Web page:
Mayor Jan Hill could take on the role of Haines’ acting borough manager, if the plan gets the go-ahead from the assembly. The Personnel Committee today (on Monday) voted 3-2 in favor of recommending Hill for the position. The committee also voted to recommend the assembly hire an executive search firm to find the next permanent manager and police chief.
The Personnel Committee is headed up by assembly member Mike Case and includes Diana Lapham, Ron Jackson, Margaret Friedenauer and manager Dave Sosa. This week they were tasked with whether to endorse hiring an outside agency to help with the search for a couple of key borough positions. They also went into executive session, which is a closed-door meeting, for nearly an hour to talk about who could fill in as manager when Sosa leaves on Dec. 4.
After the debate, they decided on Hill. Sosa, Case and Lapham voted in favor, while Friedenauer and Jackson wanted Public Facilities Director Brad Ryan to the fill the manager post. If the assembly approves the decision and she accepts, Hill would serve as both mayor and manager simultaneously. The position would begin when Sosa leaves next week and end on Dec. 31.
“This has happened in the borough before and I did speak with the borough attorney who reviewed code and said he is comfortable that our code supports this,” Sosa said.
Sosa said now-assembly member Case took over as manager on two separate occasions while he was serving as mayor years ago.
In the past, the borough clerk would take over as manager, though Sosa said that’s not a viable option. Next in line would be department heads or the Chief Financial Officer but neither of those are on the table, either. Sosa recommended an elected official because they know the process, and are familiar with current issues facing the administration.
Friedenauer said she nominated Ryan instead of Hill because the professional boundaries are less fuzzy.
“I think having a borough official in the administration take over managerial duties is more in line with manager duties than having someone in the mayor’s office do it because then you’re crossing legislative branches,” she said. “I’m not opposed to Mayor Hill doing it, I would prefer a borough department head do it because I think it’s cleaner and less confusing, but I am OK, and I’ll be supportive of Mayor Hill doing it, no problem.”
Friedenauer added that she’s confident that Hill would recuse herself should a tie-breaking vote arise that could be a potential conflict.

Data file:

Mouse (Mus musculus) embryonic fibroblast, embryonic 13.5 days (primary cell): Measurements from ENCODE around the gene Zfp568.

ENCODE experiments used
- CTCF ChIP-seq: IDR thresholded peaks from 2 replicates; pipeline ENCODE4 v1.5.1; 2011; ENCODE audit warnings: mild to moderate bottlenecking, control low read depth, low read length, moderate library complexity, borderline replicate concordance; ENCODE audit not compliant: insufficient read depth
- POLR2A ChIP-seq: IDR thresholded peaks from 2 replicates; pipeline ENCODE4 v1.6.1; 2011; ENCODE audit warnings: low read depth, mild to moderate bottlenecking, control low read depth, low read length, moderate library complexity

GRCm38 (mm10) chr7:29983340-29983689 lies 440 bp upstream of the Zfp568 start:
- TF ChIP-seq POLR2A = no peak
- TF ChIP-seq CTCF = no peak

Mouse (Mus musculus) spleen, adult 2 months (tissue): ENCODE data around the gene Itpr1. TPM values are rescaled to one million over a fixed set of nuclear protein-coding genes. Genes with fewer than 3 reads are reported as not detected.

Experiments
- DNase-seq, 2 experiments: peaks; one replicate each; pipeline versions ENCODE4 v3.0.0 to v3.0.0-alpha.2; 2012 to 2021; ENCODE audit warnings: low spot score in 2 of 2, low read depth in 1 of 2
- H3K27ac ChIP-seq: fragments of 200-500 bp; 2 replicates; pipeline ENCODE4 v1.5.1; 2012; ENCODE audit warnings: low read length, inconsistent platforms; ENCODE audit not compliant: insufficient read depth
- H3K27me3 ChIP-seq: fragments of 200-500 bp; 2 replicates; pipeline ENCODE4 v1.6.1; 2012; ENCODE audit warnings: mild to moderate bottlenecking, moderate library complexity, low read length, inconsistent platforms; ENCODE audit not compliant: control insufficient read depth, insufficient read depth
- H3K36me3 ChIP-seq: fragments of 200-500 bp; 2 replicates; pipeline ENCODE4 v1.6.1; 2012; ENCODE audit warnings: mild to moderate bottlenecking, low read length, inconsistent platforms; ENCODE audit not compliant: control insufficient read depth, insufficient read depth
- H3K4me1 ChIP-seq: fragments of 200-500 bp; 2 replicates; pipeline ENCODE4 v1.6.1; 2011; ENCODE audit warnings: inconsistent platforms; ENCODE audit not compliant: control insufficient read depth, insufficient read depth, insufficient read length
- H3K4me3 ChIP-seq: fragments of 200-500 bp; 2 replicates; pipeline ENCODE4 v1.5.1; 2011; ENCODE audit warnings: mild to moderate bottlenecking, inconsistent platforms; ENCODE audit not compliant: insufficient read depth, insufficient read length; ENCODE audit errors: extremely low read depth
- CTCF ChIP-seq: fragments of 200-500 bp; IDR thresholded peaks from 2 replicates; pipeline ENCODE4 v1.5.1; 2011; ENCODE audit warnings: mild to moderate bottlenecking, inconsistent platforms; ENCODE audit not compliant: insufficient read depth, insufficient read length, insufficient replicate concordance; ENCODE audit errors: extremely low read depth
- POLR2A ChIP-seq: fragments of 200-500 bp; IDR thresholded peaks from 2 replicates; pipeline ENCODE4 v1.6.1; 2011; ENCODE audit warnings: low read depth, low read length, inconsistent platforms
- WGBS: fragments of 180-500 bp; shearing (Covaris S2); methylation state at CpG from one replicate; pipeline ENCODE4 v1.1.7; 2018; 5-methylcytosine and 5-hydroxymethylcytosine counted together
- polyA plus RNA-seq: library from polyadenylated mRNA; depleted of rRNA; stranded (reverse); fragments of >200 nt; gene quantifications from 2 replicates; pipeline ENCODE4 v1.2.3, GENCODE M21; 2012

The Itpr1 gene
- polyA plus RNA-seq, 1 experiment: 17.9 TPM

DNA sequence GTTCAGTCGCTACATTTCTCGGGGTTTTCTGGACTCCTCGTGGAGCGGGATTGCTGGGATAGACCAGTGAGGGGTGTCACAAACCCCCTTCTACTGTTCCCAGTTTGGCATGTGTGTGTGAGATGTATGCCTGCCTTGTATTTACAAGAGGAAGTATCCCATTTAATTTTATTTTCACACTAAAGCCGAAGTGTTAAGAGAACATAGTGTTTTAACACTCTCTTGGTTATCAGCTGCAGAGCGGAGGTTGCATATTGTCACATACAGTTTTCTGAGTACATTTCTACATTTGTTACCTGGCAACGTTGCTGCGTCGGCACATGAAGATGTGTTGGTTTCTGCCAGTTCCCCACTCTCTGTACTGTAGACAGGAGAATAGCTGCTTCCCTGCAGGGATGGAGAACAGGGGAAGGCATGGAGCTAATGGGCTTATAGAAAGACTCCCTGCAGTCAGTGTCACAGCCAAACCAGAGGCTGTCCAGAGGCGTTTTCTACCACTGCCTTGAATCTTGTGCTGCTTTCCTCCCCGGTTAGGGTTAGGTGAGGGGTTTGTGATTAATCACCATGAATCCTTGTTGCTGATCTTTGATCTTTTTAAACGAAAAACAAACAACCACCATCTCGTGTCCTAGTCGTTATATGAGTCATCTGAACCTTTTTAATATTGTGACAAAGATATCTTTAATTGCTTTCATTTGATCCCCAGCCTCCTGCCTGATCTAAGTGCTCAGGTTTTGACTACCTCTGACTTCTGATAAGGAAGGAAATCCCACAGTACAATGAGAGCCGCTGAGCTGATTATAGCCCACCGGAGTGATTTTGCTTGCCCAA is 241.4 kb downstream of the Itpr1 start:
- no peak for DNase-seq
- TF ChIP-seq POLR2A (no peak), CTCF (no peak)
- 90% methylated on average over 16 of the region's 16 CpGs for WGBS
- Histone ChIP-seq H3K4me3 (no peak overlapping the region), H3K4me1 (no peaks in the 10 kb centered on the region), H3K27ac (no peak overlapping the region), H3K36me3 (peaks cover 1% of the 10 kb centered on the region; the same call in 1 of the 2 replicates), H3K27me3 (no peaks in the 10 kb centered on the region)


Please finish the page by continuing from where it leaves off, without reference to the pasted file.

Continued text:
The Personnel Committee also decided unanimously to recommend the assembly hire a firm to do the heavy lifting when it comes to hiring a permanent manager and police chief. An amendment to that motion includes the recommendation that the assembly look into the costs of the two searches and what the discount is for a package deal. Interim police chief Robert Griffiths departs Haines this week. For now, Sgt. Joshua Dryden is taking on the role of acting chief.
The drawback of hiring an outside firm mostly came down to cost. The agency would take care of learning about the community, asking locals what they want in their next chief, recruiting candidates, doing background checks, and the initial interviews. But the service rings in at around $20,000, not including travel expenses to get candidates to Haines for subsequent interviews. And the price tag could be a lot more if the borough employs the firm to hire both a chief and a manager.
The committee agreed the job of finding two qualified, dedicated individuals to fill both roles is a hefty burden and would take a lot of local resources, if borough staff were to take it on themselves.
“I called Wrangell, I called Petersburg, I called Sitka, my home town; all these communities have used firms in their municipality, their highest positions of hire,” said Lapham. “And I have not heard any derogatory or bad things that these municipalities had to say about firm hire. If they had to do it all over again, they’d use a firm.”
She said it’s about time the borough takes a more professional approach to its hiring. And with the firms offering a money-back guarantee, maybe this time the new employees will stick around for a while.